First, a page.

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Sunday 10 January 2016

From Newton to Einstein

Devotees of Isaac Newton and/or Albert Einstein have got several new books to look forward to this year. June 2016 sees the U.S. version of Isaac Newton: Pocket Giants (the British edition of which was published last year). The companion volume on Einstein (pictured above, alongside Newton) is scheduled for March in the UK and August in America. In a different series, 30-Second Newton is due out in February, with 30-Second Einstein following a few months later (no exact date yet). Both these books are edited by Brian Clegg, with contributions from several authors including myself.

Einstein and Newton are two of the most famous scientists who ever lived. They were both theoretical physicists, who came up with new models of the physical world using mathematical equations. So did many other people, but Newton and Einstein are pretty much the only ones that non-scientists have heard of. There was a TV documentary last month about James Clerk Maxwell, which started from the premise that hardly anyone has heard of him (including people interviewed in the shadow of his statue in Edinburgh). Yet Maxwell formulated the fundamental equations of electricity and magnetism, just as Newton had done for gravity, and Einstein (an admirer of both Newton and Maxwell) was to do for space and time. Maxwell’s obscurity simply emphasizes the obvious – that most people don’t give a toss about the fundamental equations of anything.

So it’s even more extraordinary that Newton and Einstein are such household names. Einstein in particular is often used as a shorthand symbol for scientific genius. Before the 20th century, Newton fulfilled a similar role. There’s a good example of this at Montacute House, a few miles from where I live. Back in 1770 the then-owner of the mansion used a diamond stylus to scratch a Latin inscription, of his own composition, onto the library window (that may seem a pathologically bizarre thing to do, but apparently it was the fashion among the upper classes in those days). Translated into English, the inscription begins: “Happy is the man who has a sharp mind and a spiritual passion to reveal the innermost secrets of Nature, who can grasp the causes and relationships of things, who can walk in the footsteps of Newton.”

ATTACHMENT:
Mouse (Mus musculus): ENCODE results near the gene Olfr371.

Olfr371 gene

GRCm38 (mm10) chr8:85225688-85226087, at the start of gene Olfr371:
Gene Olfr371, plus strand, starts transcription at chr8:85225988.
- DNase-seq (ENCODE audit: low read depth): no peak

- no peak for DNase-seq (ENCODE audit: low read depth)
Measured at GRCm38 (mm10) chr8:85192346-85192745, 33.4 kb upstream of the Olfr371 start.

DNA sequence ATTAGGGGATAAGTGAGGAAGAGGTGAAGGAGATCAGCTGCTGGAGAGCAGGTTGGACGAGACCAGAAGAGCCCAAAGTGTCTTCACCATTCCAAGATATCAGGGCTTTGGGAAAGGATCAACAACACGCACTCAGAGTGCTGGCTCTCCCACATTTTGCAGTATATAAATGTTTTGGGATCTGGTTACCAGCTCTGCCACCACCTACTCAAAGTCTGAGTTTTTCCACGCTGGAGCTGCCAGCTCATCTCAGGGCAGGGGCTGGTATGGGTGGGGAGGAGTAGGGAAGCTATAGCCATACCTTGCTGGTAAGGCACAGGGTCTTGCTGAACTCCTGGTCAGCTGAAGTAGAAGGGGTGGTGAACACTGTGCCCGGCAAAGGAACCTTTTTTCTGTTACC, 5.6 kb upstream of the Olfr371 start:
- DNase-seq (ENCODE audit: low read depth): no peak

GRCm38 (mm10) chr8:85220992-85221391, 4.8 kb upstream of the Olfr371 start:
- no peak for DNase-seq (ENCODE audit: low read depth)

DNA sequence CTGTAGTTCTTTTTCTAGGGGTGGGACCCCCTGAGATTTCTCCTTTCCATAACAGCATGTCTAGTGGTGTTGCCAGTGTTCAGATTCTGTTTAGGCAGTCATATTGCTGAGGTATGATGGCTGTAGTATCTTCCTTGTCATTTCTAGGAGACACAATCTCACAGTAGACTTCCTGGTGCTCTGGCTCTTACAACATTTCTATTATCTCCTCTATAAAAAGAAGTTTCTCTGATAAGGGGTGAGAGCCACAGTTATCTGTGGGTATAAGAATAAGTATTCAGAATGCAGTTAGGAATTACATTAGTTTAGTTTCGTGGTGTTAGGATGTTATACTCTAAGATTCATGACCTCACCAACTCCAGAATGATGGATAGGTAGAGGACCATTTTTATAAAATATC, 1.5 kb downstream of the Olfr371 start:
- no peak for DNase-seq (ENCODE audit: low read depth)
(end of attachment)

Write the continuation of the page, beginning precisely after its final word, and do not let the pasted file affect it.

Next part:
Both Newton and Einstein did other things besides science. Newton put at least as much effort into alchemical research and Biblical analysis as he did into physics, and most of his time after the age of 50 was devoted to administrative work at the Royal Mint. Einstein is almost as well known for his pronouncements on politics, pacifism and philosophy as for his scientific work. Personally I find these extracurricular activities just as fascinating as the mainstream ones. My contributions to 30-Second Newton include entries on Newton’s Theology, Biblical Science and the Royal Mint as well as subjects like Tides, Comets and the Reflecting Telescope. For 30-Second Einstein, I contributed items on Einstein’s pacifism and his letter to President Roosevelt about the atom bomb, as well as observational tests of relativity and similar topics.

I should stress that these “30-Second” books are really excellent, despite the rather glib title and unspectacular packaging (the cover of the Newton book is shown below). I’ve worked on four of them now, all edited by Brian Clegg. Besides the Newton and Einstein titles, there was 30-Second Quantum Theory, which appeared last summer, and 30-Second Physics due out next month. The contents in all cases is absolutely first rate, with none of the dumbing down you might expect from the “30-Second” title. And the copious internal illustrations are much more striking and informative than the cover. You can see some sample pages from 30-Second Physics here and from 30-Second Newton here (first click on the small grey squares to get the appropriate thumbnail, then click the thumbnail for an image large enough to read). The last of the Newton samples is my piece about Comets.

Several of the books mentioned above are available for pre-order from and/or Amazon UK. Here is a non-exhaustive list of some of the options:


Anonymous said...

I remember an episode of The Simpsons where Newton was mentioned but Homer had never heard of him and I suspect Newton is much less of a household name than you think, Andrew. As you say, everyone seems to have heard of Einstein and he's a byword for scientific genius and the archetypal "mad scientist". I was going to mention Newton's crackpot ideas like alchemy and the Bible's supposed secret code...but you already did :)

Andrew May said...

Thanks Colin. There may be a difference between Britain (where I think most people associate Newton with gravity and the falling apple) and the US where he is more obscure. The American equivalent of Newton would be Benjamin Franklin - the incident with the kite must be known to all US schoolchildren, but far fewer in the UK.

Andrew May said...

Incidentally, Colin, my Newton book is on Google Play for just 99p, so you really ought to go for it!